Sometimes it’s easier to find answers in the engine compartment. Anyone can clean up a bilge, but look in nooks and crannies to see if the care has been long term or just a recent once-over to wipe away the most obvious gunk. Look closely at the engine’s exterior. Metal rusts, so check out parts that sit lower in the engine compartment, like motor mounts, to make sure they’re in good condition. Ask to see underneath the craft, and shine a flashlight up into the pump area to inspect the impeller’s condition. Blades should be clean and sharp, and the leading edges free of the nicks that are the result of sucking up rocks and debris in shallow water. The clearance between the impeller and the pump liner should be minimal, but without contact. Excessive clearance will hurt performance and only be remedied with a new impeller.
While a visual inspection is key, it’s the engine’s internal condition that is most important. Obviously unless you’re a mechanic, that’s hard to determine. It’s a given that you should take the craft for a test ride. Pay attention to everything, including how easily the motor starts, whether the starter cleanly engages or whirs or clunks, whether the engine seems to purr smoothly or instead runs rough, what sounds come from the driveline, etc, etc, etc. Run if the seller says the boat “just needs a tune-up.” It should have already been done. Listen to the boat and make a judgment about whether it’s running smoothly, or seems to have some issues that may come back to haunt you someday.
Don’t be shy about asking to inspect things as closely as possible. Look carefully for any residue around individual engine parts; it could be a sign of a blown gasket. Signs of oil could indicate problems with the crankshaft seal. Chalky looking buildup often points to a leak in the cooling system, and carbon-like residue may point to an exhaust leak.
While you’re in inspection mode, don’t forget other areas, like steering and throttle cables. Handlebars should move freely and the throttle should respond crisply. If there is any feeling of roughness or binding, take note. At the least it’s a likely cable replacement, at the worst it could be a safety issue.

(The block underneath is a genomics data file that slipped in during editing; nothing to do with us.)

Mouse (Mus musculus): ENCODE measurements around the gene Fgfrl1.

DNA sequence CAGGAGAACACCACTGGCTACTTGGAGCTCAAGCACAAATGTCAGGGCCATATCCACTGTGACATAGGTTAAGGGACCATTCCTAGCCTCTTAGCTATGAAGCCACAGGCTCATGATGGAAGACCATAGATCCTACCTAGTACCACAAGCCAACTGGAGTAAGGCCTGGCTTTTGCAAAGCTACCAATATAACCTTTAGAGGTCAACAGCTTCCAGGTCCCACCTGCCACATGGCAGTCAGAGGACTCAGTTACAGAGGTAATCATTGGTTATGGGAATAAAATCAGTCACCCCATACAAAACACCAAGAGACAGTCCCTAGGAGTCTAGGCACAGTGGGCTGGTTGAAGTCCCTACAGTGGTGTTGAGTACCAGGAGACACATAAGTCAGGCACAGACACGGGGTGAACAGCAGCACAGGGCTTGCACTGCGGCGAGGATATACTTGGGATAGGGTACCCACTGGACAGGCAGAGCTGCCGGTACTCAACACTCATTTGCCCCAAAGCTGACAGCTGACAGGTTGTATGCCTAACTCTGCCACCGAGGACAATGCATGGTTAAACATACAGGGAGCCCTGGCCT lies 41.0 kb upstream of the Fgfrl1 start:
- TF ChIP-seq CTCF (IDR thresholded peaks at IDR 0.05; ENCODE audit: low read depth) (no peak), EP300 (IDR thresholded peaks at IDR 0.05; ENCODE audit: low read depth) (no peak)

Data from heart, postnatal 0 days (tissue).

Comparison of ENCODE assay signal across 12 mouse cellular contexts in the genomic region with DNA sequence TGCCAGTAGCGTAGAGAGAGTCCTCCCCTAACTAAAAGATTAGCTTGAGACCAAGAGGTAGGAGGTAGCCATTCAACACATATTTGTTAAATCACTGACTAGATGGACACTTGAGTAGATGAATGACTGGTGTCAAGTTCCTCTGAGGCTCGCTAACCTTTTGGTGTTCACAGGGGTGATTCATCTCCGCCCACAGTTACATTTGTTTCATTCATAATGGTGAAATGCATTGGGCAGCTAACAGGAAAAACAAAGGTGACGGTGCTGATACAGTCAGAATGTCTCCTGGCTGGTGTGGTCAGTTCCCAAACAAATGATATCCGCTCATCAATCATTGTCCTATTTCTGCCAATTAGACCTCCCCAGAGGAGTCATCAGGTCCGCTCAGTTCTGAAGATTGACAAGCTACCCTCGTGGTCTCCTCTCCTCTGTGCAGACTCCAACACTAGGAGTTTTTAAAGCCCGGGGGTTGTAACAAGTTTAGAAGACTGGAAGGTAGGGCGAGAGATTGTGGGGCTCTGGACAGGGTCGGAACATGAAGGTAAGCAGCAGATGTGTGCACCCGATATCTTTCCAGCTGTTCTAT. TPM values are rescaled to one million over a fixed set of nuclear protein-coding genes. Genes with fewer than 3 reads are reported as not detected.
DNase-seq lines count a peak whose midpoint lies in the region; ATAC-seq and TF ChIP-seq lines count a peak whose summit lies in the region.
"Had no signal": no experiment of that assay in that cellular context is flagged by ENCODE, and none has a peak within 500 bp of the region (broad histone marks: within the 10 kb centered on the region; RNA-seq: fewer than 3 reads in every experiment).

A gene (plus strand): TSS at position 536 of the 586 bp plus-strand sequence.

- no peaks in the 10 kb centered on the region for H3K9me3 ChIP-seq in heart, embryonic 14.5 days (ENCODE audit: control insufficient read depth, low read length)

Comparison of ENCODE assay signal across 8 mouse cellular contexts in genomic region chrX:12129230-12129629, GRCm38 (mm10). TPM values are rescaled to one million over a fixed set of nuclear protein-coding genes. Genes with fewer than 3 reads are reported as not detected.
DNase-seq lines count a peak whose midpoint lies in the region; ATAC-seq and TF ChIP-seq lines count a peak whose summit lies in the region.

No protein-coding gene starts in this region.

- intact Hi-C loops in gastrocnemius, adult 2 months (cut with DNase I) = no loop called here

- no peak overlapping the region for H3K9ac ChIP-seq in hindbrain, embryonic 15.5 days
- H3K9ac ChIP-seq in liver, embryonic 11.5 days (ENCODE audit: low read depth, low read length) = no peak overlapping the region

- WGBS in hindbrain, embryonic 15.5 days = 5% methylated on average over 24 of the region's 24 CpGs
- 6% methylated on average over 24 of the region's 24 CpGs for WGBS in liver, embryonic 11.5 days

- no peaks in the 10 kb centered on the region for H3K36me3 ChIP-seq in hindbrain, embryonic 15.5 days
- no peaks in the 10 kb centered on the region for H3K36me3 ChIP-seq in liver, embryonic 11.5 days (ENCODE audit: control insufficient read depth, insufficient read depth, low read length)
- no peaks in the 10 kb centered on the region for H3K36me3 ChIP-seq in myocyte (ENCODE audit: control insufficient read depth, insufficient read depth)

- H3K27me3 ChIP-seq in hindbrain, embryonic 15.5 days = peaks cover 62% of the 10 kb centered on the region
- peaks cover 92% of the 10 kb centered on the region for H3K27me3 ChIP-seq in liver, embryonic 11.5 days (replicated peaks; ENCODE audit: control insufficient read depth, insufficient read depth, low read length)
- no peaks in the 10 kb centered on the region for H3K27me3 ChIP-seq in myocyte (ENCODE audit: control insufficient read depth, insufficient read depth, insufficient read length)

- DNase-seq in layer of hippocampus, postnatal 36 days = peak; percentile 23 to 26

If it’s impossible to test ride the craft, and you really think this may be the deal you’re looking for, at least demand it be hooked up to a flush hose, started, and run for several minutes. You won’t be able to judge the engine’s worthiness under a real load, but you can at least verify if it starts and idles smoothly. You can also check compression with a compression gauge. Look up the stock compression of the particular model on the Internet, and make sure cylinder readings don’t differ by any more than 5%.
Better yet, ask the seller whether they’d be willing to let you have it inspected at a local shop, or allow you to bring a mechanic to the seller’s location. Chances are you’ll have to foot the bill, but the dollars you spend here could save you many more in the long run. This is even more important for modern four-strokes, as they are just technically far more complex than previous two-stroke engines.
Convinced this is the deal you’ve been waiting for? Look up what the craft is worth at nadaguides.com, and try to find what similar models have been selling for in your area. Adjust your offer to take into account the boat’s condition, and any repairs you’ll have to make. When the deal is agreed upon, have the seller provide a bill of sale, with hull ID# (make sure it matches the boat!) and price, as well as sign over the craft’s title, hand over the cash or check, and head to the DMV to register your new prized possession.